Green Valley Resort is located on legendary Seventh Crow Wing Lake in the heart of the beautiful Minnesota Northwoods. With a variety of fish including Bullhead, Bluegill, Sunfish, Bass, Northern Pike, Walleye, Perch, Crappie, and Pumpkinseed, you're sure to have a successful outing on Seventh Crow Wing.
Elusive nature. Handsome appearance. Tasty, white fillets. It's no wonder that the "eyes" are Minnesota's most popular game fish!
The latest MNDNR survey indicates that Seventh Crow Wing Lake supports a good population of walleyes in both size and numbers. The survey sampled many walleyes in the 15-19 inch range, and the 20-24 inch range. The walleyes in 7th Crow Wing Lake are considered by MNDNR to be above the "typical" range for this class of lake.
Fun to catch. Beautiful markings. Sweet-tasting, white fillets. It's no surprise that so many anglers love to fish for "slabs!"
Based on the latest MNDNR survey, anglers should find good populations of black crappie in the 9-11 inch range. Anecdotal evidence from the 2020 season suggests that segments of the crappie population are reaching the 12-14 inch range.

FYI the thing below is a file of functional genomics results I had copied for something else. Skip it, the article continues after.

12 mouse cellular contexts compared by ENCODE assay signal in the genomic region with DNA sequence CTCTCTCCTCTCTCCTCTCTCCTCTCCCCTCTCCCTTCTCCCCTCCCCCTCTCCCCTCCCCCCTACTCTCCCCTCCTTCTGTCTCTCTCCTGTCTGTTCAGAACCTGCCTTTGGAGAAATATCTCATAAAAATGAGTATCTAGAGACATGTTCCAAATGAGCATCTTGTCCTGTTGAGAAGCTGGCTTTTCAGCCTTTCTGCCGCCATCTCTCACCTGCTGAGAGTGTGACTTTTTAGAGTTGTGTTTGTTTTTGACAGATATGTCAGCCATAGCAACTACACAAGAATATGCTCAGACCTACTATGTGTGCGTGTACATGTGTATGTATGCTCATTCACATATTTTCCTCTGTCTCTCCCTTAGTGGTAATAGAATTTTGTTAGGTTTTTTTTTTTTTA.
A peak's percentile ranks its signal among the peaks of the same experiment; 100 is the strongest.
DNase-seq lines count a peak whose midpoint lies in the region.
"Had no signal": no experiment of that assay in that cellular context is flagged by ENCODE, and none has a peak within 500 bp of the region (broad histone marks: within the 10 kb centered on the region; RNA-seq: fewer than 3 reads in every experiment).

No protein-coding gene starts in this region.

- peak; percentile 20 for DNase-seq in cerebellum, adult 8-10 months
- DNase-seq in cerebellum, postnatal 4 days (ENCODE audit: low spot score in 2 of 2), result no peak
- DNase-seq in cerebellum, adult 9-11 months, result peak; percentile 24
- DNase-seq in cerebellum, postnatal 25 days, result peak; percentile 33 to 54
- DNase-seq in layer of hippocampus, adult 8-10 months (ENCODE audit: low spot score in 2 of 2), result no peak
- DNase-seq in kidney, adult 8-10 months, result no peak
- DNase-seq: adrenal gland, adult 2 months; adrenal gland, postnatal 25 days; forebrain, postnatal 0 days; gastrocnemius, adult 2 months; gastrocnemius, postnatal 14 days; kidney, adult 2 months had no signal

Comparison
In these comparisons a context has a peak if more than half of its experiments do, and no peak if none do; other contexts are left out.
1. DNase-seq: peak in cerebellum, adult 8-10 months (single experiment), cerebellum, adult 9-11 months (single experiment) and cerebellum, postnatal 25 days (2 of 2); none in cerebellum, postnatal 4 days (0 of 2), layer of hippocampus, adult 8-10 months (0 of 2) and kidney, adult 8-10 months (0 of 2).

Voracious predators. Fierce fighters. Chunky, white fillets. Nothing gets the blood pumping like hooking a "big ole gator."
The latest MNDNR survey indicates that 7th Crow Wing Lake supports low to moderate northern pike populations. Samples from the survey found moderate sized (20-29 inch) to quality sized (over 30 inches) northern pike in the 7th Crow Wing Lake.
Jolting strikes! Wild, airborne leaps! Fierce fights! That's what fishing for "bucket-mouths" is all about.
The latest MNDNR survey indicates that 7th Crow Wing Lake, with it's excellent aquatic habitats, supports quality populations of largemouth bass. The survey found good numbers of largemouth bass in the 15-19 inch range.
Easy to catch. Easy to clean. And not bad eating. The only hard part is keeping track of how many you caught!
Based on the latest MNDNR survey, anglers should find good populations of 6-8 inch bluegills in 7th Crow Wing Lake. Anecdotal evidence from the 2020 season indicates that 9-11 inch bluegills are becoming much more common.